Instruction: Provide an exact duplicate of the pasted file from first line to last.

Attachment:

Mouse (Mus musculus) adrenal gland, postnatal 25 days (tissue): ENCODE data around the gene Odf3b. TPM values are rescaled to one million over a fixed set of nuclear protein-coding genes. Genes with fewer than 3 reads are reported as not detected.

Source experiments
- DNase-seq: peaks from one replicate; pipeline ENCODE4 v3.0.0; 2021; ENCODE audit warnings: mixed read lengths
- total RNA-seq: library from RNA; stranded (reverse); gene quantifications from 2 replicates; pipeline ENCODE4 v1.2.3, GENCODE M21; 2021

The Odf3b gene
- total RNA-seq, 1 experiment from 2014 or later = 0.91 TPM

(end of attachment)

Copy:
Mouse (Mus musculus) adrenal gland, postnatal 25 days (tissue): ENCODE data around the gene Odf3b. TPM values are rescaled to one million over a fixed set of nuclear protein-coding genes. Genes with fewer than 3 reads are reported as not detected.

Source experiments
- DNase-seq: peaks from one replicate; pipeline ENCODE4 v3.0.0; 2021; ENCODE audit warnings: mixed read lengths
- total RNA-seq: library from RNA; stranded (reverse); gene quantifications from 2 replicates; pipeline ENCODE4 v1.2.3, GENCODE M21; 2021

The Odf3b gene
- total RNA-seq, 1 experiment from 2014 or later = 0.91 TPM